Do you mind if I ask why you use a harness? I'm thinking of switching Otto to one - he seems to hate his martingale...he tries to dodge it every time I put it on him and he scratches at it any chance he gets until we're back inside and I take it off. 

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4 hours ago, HeyRunDog said:

Relax and don't worry about him getting enough exercise. Greyhounds are the laziest dogs in the world and if he's playing and enjoying rides in the car he's getting enough mental stimulation.

Statuing seems to be one of the many quirks that greyhounds have but it doesn't last forever and they do get over it. It's being thrown into a strange new world with a strange human. Grace was the same, walked OK for the first few days and then when she started to realise this world is more scary and strange than she first realised and she thought statuing until she worked it out was the answer.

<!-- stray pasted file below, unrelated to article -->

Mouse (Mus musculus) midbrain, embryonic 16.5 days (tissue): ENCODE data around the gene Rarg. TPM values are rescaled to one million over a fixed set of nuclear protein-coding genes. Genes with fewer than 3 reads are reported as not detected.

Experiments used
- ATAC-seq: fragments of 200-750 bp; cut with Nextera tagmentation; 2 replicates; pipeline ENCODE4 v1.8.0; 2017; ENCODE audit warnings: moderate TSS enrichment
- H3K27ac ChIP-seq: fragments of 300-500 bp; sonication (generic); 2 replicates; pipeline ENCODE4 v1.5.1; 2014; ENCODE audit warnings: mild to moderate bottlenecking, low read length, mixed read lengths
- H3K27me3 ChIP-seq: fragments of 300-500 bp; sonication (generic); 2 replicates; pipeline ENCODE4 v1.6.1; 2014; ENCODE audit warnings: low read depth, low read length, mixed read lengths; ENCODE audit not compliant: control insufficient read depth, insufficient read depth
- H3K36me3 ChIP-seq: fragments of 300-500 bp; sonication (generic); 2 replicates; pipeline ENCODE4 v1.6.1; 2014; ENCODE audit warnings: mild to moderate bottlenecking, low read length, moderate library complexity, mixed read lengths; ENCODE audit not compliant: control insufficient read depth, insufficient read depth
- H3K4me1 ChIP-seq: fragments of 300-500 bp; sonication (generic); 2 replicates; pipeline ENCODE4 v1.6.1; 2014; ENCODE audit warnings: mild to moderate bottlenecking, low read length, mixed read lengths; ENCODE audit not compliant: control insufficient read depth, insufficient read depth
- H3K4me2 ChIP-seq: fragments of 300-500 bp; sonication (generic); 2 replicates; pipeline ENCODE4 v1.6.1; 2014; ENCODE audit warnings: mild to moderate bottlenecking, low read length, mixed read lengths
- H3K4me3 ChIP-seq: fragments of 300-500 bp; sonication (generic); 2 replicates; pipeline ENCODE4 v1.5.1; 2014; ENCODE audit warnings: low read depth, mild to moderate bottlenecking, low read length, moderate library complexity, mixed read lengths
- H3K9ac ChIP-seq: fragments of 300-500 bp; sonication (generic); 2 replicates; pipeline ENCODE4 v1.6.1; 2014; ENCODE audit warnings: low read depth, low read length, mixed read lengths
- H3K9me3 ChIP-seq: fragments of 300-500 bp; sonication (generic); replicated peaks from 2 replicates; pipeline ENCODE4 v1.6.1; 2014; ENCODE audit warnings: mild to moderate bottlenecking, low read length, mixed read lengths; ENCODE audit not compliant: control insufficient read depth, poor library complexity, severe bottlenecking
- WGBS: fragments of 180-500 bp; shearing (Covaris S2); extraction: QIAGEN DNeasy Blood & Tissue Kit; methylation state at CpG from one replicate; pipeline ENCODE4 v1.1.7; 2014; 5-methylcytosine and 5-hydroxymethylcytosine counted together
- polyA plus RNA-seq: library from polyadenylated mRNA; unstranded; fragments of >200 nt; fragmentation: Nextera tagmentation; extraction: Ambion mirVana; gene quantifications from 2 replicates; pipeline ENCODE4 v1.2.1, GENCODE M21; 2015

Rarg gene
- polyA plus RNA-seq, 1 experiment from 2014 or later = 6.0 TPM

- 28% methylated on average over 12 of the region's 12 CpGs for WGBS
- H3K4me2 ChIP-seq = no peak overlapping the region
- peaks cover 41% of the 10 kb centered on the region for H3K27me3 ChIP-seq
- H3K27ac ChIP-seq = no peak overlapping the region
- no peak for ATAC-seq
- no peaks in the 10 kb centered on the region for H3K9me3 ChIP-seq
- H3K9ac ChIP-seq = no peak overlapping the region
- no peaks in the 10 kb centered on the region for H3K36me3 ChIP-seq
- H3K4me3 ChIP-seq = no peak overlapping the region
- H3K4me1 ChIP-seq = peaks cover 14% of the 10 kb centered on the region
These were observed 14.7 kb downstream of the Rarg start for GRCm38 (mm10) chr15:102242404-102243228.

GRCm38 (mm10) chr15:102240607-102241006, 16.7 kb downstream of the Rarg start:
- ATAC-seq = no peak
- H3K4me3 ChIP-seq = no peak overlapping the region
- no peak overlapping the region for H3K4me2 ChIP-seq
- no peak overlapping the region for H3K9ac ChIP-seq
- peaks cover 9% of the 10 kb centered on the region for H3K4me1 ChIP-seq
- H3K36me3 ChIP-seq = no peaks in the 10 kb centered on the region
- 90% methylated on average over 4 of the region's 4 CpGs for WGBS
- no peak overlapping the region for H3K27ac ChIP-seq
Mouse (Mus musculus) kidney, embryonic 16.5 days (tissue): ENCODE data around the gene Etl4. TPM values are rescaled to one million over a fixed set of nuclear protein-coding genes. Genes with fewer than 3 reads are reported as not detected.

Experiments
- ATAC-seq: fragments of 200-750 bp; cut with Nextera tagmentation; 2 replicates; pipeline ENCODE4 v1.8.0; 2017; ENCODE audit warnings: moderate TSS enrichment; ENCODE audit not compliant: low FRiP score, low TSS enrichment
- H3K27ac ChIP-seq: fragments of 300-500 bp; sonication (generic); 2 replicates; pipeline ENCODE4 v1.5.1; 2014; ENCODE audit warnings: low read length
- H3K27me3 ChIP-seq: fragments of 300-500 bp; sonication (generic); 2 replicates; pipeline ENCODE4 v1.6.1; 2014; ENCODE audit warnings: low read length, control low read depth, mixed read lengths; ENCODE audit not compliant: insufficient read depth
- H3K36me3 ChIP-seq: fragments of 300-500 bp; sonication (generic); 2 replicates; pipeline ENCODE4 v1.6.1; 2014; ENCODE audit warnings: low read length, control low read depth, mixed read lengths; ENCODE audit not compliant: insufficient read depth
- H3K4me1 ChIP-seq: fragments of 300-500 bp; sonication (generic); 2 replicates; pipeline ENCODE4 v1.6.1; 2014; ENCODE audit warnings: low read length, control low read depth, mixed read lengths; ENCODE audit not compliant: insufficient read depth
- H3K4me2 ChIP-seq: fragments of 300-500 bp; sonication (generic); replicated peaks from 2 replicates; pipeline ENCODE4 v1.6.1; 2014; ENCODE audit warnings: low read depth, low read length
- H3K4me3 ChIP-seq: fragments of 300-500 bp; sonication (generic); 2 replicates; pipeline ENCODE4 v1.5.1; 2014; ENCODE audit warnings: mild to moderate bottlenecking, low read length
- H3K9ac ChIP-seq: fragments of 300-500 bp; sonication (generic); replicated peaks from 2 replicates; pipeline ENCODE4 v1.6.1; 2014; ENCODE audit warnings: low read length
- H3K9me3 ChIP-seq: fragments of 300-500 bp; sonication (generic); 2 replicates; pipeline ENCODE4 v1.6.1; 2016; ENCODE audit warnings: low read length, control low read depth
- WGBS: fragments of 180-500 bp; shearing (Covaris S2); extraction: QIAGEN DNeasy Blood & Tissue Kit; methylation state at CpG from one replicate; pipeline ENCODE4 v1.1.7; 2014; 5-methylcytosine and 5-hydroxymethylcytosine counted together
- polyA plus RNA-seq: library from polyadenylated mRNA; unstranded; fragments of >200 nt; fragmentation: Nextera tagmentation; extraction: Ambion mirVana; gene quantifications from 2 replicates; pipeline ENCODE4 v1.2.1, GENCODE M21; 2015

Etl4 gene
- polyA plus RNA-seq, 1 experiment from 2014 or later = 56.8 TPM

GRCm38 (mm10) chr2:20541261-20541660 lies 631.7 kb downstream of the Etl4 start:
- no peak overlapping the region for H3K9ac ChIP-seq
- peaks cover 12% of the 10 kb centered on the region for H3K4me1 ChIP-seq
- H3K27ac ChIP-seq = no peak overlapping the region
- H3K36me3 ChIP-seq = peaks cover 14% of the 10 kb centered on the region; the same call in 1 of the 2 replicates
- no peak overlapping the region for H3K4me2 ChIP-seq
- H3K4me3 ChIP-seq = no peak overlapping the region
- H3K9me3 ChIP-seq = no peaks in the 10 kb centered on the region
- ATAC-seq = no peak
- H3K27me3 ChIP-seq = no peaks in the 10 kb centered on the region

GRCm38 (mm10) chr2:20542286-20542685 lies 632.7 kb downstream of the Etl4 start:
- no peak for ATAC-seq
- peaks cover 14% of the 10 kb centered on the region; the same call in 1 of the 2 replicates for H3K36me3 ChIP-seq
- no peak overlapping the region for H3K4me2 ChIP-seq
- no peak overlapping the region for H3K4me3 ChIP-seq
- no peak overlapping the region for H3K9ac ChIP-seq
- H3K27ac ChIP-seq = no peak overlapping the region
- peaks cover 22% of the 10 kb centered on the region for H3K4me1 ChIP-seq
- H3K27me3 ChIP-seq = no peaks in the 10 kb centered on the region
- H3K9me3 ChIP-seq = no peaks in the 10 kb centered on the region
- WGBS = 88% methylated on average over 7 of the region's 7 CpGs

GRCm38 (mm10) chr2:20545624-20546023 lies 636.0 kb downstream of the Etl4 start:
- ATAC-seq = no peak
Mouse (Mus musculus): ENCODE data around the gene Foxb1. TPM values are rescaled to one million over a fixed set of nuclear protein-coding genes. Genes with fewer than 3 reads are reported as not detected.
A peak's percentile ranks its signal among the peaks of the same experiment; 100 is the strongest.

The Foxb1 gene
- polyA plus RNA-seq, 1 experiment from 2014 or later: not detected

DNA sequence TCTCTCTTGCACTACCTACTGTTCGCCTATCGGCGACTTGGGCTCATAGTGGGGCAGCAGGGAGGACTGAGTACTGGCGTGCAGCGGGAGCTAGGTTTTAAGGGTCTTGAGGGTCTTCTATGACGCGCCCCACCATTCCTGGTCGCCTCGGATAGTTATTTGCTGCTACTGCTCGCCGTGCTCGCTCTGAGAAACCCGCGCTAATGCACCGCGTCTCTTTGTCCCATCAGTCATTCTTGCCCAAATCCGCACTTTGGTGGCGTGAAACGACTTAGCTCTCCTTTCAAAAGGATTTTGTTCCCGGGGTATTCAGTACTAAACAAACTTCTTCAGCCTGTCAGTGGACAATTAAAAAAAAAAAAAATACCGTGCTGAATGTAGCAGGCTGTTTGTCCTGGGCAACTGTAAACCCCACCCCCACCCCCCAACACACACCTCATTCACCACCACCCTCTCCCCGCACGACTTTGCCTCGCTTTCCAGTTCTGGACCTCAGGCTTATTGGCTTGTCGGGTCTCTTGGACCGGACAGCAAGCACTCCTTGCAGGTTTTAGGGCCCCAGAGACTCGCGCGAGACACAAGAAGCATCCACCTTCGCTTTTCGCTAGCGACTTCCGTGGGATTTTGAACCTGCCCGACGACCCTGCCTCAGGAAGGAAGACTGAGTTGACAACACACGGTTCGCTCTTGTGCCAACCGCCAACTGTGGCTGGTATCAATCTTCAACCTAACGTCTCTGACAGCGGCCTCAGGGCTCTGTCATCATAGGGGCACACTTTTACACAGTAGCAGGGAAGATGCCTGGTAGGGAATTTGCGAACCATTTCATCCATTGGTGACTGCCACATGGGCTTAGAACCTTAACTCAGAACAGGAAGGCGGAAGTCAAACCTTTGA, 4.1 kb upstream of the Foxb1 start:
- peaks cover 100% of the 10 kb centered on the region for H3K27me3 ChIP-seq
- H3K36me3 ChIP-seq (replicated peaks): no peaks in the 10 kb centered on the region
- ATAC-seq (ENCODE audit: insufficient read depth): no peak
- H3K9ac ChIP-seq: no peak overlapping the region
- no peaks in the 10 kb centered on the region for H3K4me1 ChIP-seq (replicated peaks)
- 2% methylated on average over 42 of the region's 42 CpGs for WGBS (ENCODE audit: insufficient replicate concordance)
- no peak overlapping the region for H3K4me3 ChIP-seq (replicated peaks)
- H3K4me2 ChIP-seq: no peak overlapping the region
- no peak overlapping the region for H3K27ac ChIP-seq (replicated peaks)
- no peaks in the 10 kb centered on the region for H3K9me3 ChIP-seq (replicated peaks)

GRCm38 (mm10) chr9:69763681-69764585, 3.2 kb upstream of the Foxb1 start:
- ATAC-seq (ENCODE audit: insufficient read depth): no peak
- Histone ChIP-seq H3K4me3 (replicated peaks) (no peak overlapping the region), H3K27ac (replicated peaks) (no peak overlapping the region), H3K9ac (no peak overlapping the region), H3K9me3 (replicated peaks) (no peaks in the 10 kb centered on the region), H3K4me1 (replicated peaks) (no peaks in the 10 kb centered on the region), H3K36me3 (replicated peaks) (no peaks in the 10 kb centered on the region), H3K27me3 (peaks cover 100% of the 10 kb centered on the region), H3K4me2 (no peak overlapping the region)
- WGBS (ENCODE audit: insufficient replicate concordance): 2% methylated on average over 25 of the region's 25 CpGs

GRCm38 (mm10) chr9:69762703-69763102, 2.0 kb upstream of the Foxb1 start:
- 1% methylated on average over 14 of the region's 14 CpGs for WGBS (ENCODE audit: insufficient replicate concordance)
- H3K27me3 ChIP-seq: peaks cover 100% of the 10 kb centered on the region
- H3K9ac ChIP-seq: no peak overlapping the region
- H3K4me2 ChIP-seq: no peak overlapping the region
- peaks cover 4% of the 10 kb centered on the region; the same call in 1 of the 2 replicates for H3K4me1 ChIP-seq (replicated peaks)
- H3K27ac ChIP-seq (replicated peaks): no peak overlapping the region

You could find another dog and owner to walk with or try the same way the trainers put the dogs into the traps for races. You stand by the side of Otto facing the same way and put a couple of fingers through his collar. Start walking and using a similar action as if ten pin bowling you pull him with you and say "Let's Go"  and release the collar. This worked with Grace and I had to only do it 4 or 5 times to stop her statuing. 

Reassuring to know your dog did this too! I was starting to feel a little crazy, because our walks were so good at the beginning. Walking with another dog could probably help, I'm hoping to set something up consistently with one or two of our neighborhood dog friends. I'll try the method you recommend with his collar too! Thank you!

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50 minutes ago, clk5 said: